04 September 2014

Book Review: As You Wish by Cary Elwes

I don't usually read books by celebrities, much less celebrity memoirs, as I'm leery of the quality of the writing.  Usually with good reason. Thus, I hadn't planned to read the new Cary Elwes book, As You Wish: Inconceivable Tales from the Making of The Princess Bride, but I was lucky enough to meet him at a Simon & Schuster party at BEA earlier this year, and then my sales rep sent me the ARC of it.  Since I'm a pretty devoted fan of The Princess Bride, I gave in and read it.

The result?  Pretty much exactly what I'd expected: serviceable, if often repetitive prose, serving the story, and occasionally the egos of the main players. If you're a die-hard fan of the film--one of those obnoxious creatures who quotes line after line after line while watching (i.e. like me)--then it's probably worth your time to sit down with this book and skim it for the good parts.  If you're a casual fan, I'm less certain about its merits for you.

The book should have been quite a bit shorter--pared down by half would do the trick, I think--and maybe beefed up by including the screenplay, or still shots, or something else.  After all, there are only so many ways of saying (and so many times I can be patient when reading about) how radiantly beautiful and mind bogglingly brilliant an actor Robin Wright was, or how magnanimous a director Rob Reiner was, or large and funny and generous a person André the Giant was. Elwes never tires of singing their praises, which is obviously fine, but like a conversation with my Alzheimer's stricken father, the same thing just kept coming up again and again.

I also got the feeling that Elwes was holding back in some quarters. While I both understand his need for discretion and appreciate it in this tell-all world we live in, it also meant that parts of the book felt incomplete. Like half of the conversation went unsaid, if that makes sense.

Depending on how you feel about footnotes and conversational asides will determine how you feel about the format of this book, which is told in traditional form by Elwes, but full of interjections by all of the cast members, the director, and the writer. I'd estimate that a full half to two thirds of the pages are printed with sidebars so that other folks can weigh in, or corroborate, on something Elwes has just described. Like so:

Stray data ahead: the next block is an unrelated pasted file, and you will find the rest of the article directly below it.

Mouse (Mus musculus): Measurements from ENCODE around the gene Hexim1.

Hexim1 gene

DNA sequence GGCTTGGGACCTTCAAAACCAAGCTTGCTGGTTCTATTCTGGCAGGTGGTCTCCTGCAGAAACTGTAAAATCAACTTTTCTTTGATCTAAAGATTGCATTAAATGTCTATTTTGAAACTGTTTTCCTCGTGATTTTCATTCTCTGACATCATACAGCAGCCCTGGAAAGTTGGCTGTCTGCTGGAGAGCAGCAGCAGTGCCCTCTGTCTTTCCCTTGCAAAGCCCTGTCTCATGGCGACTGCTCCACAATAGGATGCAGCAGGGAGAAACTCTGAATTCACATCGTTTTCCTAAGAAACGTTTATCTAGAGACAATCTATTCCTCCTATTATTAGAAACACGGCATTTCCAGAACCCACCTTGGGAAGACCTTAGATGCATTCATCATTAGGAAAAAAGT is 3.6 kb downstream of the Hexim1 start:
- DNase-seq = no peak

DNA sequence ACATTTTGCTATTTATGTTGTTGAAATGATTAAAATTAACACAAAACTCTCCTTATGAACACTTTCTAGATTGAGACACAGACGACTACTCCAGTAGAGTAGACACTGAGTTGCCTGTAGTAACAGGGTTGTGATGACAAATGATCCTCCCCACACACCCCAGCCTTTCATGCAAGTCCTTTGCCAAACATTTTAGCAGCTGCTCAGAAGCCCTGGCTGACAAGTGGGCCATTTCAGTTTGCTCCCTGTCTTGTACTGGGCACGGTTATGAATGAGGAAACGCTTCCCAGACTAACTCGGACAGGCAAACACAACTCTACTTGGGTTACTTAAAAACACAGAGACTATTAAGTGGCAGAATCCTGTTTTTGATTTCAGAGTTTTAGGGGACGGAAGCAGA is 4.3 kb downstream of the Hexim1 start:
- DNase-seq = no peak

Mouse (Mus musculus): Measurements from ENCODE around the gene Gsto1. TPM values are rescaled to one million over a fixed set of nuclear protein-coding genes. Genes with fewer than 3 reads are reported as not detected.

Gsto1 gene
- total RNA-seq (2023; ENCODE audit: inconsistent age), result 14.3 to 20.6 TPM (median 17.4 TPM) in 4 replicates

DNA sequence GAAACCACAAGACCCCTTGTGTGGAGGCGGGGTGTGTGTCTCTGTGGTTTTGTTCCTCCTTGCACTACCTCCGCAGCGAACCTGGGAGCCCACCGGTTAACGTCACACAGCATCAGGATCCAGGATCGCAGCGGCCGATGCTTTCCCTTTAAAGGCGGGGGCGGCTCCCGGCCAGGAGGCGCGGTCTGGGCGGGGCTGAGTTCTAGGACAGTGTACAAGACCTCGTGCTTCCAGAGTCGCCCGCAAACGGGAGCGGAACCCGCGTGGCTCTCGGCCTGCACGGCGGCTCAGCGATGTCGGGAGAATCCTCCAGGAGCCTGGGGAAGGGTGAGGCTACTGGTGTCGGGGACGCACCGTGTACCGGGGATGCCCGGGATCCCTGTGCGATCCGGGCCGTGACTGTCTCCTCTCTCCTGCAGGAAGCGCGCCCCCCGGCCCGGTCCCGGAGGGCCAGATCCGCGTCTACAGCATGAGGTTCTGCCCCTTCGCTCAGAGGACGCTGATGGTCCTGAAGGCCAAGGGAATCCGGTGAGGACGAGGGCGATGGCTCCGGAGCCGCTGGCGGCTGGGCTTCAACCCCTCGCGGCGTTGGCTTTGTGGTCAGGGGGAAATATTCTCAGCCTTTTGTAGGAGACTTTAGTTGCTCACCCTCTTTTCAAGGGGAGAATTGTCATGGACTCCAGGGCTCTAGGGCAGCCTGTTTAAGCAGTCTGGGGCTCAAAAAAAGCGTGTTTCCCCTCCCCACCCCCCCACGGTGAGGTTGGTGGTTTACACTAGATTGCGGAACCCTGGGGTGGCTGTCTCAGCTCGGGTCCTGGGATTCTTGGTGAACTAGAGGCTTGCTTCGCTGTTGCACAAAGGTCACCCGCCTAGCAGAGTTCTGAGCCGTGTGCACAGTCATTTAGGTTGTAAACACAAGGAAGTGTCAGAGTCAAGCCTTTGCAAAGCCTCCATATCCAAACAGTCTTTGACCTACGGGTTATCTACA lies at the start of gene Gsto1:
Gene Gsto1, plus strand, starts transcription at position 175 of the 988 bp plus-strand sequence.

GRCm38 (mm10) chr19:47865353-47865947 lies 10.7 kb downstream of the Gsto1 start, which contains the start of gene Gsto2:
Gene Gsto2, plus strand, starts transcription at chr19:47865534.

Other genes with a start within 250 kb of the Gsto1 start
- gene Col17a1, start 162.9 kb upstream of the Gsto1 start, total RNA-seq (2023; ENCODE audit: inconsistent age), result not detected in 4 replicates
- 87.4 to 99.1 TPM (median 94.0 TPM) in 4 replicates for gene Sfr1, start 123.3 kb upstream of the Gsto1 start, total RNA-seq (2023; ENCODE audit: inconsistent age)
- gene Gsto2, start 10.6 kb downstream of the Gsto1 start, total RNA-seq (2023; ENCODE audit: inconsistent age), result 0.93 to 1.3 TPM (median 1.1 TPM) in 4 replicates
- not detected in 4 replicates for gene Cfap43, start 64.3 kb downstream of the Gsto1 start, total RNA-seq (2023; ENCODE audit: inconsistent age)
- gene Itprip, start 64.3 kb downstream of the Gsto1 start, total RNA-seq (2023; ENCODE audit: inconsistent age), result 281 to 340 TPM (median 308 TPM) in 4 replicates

Most of the time I found this to be disruptive of my reading, but as I was doing some heavy skimming anyway, it wasn't too bad.

There was one thing that I learned while reading this book that I doubt I would ever learn elsewhere, and that alone made this book worth my time:  André the Giant grew up in France, and by the time he was twelve, he was too big to fit on the school bus or in a conventional car, and thus had to quit his formal schooling.  One day, playwright Samuel Beckett bought a home in the same French village and hired André's father, who was handyman/carpenter to do some work.  When he heard about André's story, Beckett offered to drive him to school in his convertible -- the only car in the village that would accommodate the bog. I just love that visual.  One wonders how Beckett felt about driving with the top down in the middle of winter...

So there you have it.  Read/skim this book if you love the movie.  Skip it if you don't.  And whatever you do, never go in against a Sicilian when death is on the line.

Have fun storming the castle!


  1. I am torn on this book because on the one hand I ABSOLUTELY recite every line of the movie as I'm watching it (and coincidentally I had the movie on yesterday because I got a random urge to watch it) so YES MOAR PRINCESS BRIDE. But at the same time the repetitiveness I'm sort of....eh better not on reading this. That said, I think I really like the idea of all of the interjections. If Elwes is going to keep repeating himself, at least let someone else jump in and say something.

    That said, I will likely just stick to watching the behind the scenes stuff on the DVD.

    1. It's worth skimming if you come across a copy. it's definitely not worth paying the price for a hardcover. curious: do any of your behind the scenes on the DVD have the outtakes from Billy Crystal's & Carol Kane's scenes? Because they were funny to read about in this book and I'd like to see them.

  2. I find niche books like this so fascinating. I enjoy The Princess Bride but I don't know that I'm a big enough fan to push this book to the top of my tbr list.

  3. I LOVE the movie, but am also leery of celebrity writing (unless you're Stephen Colbert, Tina Fey, et al) and I find footnotes so distracting (unless I'm reading cases and I HAVE to read them all). So, thanks for reading so I don't have to, lol. Like Alley said, I think I'll stick to the DVD extras :)

  4. Hmmm. I was really looking forward to this, and I reckon I'll still read it - but I think I'll shift it from 'to buy' to 'hello library'. I have the same issues with celebrity autobiography, so I'm always a bit wary, but maybe I'll find that some interesting parts of the content make it worth my while to deal with the writing! Very helpful, thank you... :)

    1. The writing isn't bad, per se. It's straightforward and it serves the narrative. But Mr Elwes rarely grasps the need for the objective case for pronouns in a prepositional phrase.


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